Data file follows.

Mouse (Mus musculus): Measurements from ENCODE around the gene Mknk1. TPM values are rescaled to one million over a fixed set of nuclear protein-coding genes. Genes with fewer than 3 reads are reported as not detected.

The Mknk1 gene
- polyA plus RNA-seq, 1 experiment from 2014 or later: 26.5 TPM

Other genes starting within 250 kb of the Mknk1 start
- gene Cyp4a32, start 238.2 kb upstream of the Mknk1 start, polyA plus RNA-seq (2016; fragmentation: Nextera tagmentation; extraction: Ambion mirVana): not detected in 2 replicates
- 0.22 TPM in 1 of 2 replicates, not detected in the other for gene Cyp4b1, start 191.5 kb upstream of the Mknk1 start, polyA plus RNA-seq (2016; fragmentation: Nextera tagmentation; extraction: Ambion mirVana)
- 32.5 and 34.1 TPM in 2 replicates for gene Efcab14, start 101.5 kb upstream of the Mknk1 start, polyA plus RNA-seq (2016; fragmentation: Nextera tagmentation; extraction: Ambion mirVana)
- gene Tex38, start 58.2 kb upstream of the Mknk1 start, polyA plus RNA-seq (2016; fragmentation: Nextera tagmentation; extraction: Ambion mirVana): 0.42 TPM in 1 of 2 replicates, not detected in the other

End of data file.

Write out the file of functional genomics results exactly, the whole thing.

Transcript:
Mouse (Mus musculus): Measurements from ENCODE around the gene Mknk1. TPM values are rescaled to one million over a fixed set of nuclear protein-coding genes. Genes with fewer than 3 reads are reported as not detected.

The Mknk1 gene
- polyA plus RNA-seq, 1 experiment from 2014 or later: 26.5 TPM

Other genes starting within 250 kb of the Mknk1 start
- gene Cyp4a32, start 238.2 kb upstream of the Mknk1 start, polyA plus RNA-seq (2016; fragmentation: Nextera tagmentation; extraction: Ambion mirVana): not detected in 2 replicates
- 0.22 TPM in 1 of 2 replicates, not detected in the other for gene Cyp4b1, start 191.5 kb upstream of the Mknk1 start, polyA plus RNA-seq (2016; fragmentation: Nextera tagmentation; extraction: Ambion mirVana)
- 32.5 and 34.1 TPM in 2 replicates for gene Efcab14, start 101.5 kb upstream of the Mknk1 start, polyA plus RNA-seq (2016; fragmentation: Nextera tagmentation; extraction: Ambion mirVana)
- gene Tex38, start 58.2 kb upstream of the Mknk1 start, polyA plus RNA-seq (2016; fragmentation: Nextera tagmentation; extraction: Ambion mirVana): 0.42 TPM in 1 of 2 replicates, not detected in the other